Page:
Aug. 8, 2006 – Years of pipe problems and the prospect of even greater profits for all US oil companies materialized yesterday when oil-giant BP revealed that it had found its oil-transit lines in Alaska severely corroded.
- Alaska Oil Spill Exposes â€˜Gentle Drillingâ€™ Problems (Mar 9, 2006)
As a result of the discovery, said the company, it would be shutting down the largest oil field in the United States.
While economic analysts differed in their predictions on how the loss of approximately 400,000 barrels pumped each day through Alaskaâ€™s Prudhoe Bay would affect the US oil supply, most agreed gas prices would sharply increase. The oil field provides about 2 percent of the oil used in the US daily.
The California-based Foundation for Taxpayer and Consumer Rights (FTCR) pointed out that a rise in prices at the pump would further fatten industry profits.
"Drivers will pay through the nose for this very preventable emergency, while oil companies will boost their already record profits even further," Judy Dugan, FTCRâ€™s director of research, said in a press statement. She continued, "Every increase in the price of crude oil is translated immediately into more gravy for the oil companies because they don't just pass through the price of crude oil, they tack on indefensible profits for the oil itself and again at the refinery."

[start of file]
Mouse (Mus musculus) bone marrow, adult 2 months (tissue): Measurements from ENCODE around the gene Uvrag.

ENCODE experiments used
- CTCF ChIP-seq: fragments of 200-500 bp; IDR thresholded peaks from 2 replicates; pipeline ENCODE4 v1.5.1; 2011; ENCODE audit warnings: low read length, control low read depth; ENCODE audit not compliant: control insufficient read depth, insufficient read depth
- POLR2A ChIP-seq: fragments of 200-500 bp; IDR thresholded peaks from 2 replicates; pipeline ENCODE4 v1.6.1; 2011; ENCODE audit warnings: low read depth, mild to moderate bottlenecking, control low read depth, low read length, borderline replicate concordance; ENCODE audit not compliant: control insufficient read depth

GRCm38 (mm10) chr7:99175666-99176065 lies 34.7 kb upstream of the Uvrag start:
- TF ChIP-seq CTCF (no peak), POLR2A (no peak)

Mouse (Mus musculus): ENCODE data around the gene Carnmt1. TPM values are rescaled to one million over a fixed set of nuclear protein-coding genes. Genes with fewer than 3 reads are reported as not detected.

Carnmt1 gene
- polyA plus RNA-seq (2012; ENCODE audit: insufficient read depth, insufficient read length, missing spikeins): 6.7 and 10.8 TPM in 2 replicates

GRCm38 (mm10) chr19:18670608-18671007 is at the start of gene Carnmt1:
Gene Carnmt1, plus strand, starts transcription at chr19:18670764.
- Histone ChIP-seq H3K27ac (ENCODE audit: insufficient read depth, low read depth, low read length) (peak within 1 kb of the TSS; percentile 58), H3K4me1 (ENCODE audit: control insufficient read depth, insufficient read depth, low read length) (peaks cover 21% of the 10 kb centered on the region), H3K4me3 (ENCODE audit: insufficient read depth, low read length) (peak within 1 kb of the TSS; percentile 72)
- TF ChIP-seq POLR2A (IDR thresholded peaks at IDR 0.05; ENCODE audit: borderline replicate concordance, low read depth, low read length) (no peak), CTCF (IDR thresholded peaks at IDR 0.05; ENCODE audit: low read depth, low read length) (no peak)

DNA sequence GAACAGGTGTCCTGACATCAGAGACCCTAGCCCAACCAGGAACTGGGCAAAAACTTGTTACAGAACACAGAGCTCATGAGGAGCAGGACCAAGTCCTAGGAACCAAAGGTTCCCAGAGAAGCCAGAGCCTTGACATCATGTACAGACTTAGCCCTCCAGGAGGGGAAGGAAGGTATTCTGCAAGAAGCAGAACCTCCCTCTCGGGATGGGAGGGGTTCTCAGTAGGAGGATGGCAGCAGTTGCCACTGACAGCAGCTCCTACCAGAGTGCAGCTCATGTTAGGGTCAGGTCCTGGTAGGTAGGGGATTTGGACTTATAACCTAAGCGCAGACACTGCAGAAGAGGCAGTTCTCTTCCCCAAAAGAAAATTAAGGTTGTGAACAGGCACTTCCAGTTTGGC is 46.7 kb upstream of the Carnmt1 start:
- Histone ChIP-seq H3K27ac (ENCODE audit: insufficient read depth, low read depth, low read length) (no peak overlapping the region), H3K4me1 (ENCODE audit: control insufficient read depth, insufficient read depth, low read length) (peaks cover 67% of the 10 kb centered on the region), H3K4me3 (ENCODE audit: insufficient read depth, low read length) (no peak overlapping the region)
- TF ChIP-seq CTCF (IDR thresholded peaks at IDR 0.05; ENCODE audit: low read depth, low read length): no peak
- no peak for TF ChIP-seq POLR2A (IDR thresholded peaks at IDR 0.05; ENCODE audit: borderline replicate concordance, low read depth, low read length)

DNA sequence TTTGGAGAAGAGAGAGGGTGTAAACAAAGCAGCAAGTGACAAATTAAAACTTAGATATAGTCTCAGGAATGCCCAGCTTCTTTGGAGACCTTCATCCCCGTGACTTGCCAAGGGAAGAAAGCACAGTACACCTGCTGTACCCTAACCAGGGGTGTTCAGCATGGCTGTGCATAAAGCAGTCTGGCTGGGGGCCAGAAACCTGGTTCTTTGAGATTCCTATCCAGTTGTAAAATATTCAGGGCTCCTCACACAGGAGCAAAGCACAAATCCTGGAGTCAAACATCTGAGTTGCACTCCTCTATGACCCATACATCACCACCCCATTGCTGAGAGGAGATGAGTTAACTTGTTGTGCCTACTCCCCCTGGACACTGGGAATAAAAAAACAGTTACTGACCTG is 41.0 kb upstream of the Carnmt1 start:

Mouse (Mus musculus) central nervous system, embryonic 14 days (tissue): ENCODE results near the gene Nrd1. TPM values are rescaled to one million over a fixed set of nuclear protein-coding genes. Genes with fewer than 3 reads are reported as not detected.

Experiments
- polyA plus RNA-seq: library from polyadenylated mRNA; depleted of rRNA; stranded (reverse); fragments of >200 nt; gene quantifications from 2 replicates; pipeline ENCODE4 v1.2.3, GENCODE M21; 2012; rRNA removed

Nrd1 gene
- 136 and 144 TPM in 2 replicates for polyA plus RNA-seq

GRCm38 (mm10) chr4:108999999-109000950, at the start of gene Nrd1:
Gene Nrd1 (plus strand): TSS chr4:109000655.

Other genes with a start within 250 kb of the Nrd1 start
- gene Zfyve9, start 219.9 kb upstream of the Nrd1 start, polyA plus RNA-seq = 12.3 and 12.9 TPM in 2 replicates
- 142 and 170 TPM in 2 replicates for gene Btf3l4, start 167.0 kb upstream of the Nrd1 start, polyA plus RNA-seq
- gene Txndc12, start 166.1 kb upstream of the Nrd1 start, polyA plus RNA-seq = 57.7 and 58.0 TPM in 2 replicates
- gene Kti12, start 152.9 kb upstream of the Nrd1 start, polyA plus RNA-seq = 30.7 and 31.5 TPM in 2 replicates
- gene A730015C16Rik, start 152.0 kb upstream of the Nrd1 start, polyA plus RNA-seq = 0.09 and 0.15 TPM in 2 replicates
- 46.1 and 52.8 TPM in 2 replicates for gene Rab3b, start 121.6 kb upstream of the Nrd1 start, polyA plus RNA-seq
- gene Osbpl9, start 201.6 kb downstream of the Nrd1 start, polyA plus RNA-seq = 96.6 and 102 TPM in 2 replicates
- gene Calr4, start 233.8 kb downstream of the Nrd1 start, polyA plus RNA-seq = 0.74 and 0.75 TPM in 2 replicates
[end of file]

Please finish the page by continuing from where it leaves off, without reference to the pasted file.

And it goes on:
BP has taken heat recently for pipe corrosion at its Prudhoe Bay operation. As reported by The NewStandard in March, BP had resisted government mandates that it install a leak-detection system in its Alaska pipes and the company has been responsible for several oil spills in the region. The most recent was the largest ever for Alaskaâ€™s North Slope: 270,000 gallons.
â€œDrivers will pay through the nose for this very preventable emergency, while oil companies will boost their already record profits even further.â€
Yesterday, BP announced it had begun an "orderly and phased shutdown of the Prudhoe Bay oil field following the discovery of unexpectedly severe corrosion and a small spill from a Prudhoe Bay oil transit line." The findings reportedly came only when BP was forced by government regulators to inspect its pipelines with a "smart pig," a device that runs through the lines to detect corrosion, cracks or other defects.
BP said that so far, 40 percent of its 22 miles of transit pipelines at Prudhoe Bay had been inspected using smart pigs and that the company had found sixteen "anomalies" in twelve locations.
Previously, the company had been using less-expensive technologies â€“ x-ray and ultrasound â€“ to test for corrosion.